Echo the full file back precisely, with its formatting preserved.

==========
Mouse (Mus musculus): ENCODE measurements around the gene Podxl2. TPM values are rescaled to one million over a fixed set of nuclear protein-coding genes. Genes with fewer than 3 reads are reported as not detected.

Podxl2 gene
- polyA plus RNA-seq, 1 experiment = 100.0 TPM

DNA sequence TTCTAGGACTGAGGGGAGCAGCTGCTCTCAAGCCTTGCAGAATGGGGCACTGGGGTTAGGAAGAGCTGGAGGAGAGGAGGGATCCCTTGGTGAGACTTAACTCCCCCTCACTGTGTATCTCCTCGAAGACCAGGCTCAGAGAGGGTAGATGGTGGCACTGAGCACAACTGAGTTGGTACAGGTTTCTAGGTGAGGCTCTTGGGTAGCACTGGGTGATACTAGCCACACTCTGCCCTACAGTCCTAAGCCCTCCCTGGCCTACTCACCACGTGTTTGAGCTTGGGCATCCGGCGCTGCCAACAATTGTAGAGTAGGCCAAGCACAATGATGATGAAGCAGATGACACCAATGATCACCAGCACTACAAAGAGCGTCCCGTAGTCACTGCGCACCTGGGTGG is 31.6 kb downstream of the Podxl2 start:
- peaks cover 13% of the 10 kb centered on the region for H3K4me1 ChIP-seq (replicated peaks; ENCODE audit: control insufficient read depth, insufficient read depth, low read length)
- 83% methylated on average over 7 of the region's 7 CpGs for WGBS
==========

Mouse (Mus musculus): ENCODE measurements around the gene Podxl2. TPM values are rescaled to one million over a fixed set of nuclear protein-coding genes. Genes with fewer than 3 reads are reported as not detected.

Podxl2 gene
- polyA plus RNA-seq, 1 experiment = 100.0 TPM

DNA sequence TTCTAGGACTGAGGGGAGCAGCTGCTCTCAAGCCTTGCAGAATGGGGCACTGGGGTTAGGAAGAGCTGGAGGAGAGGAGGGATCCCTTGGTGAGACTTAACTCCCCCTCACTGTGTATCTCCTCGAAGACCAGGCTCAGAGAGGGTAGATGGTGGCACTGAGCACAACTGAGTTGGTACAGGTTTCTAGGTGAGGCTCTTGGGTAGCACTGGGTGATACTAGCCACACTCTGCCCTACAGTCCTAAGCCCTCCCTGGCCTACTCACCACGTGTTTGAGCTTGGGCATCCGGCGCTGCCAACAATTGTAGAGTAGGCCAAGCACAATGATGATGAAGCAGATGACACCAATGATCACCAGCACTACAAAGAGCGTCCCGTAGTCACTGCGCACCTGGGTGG is 31.6 kb downstream of the Podxl2 start:
- peaks cover 13% of the 10 kb centered on the region for H3K4me1 ChIP-seq (replicated peaks; ENCODE audit: control insufficient read depth, insufficient read depth, low read length)
- 83% methylated on average over 7 of the region's 7 CpGs for WGBS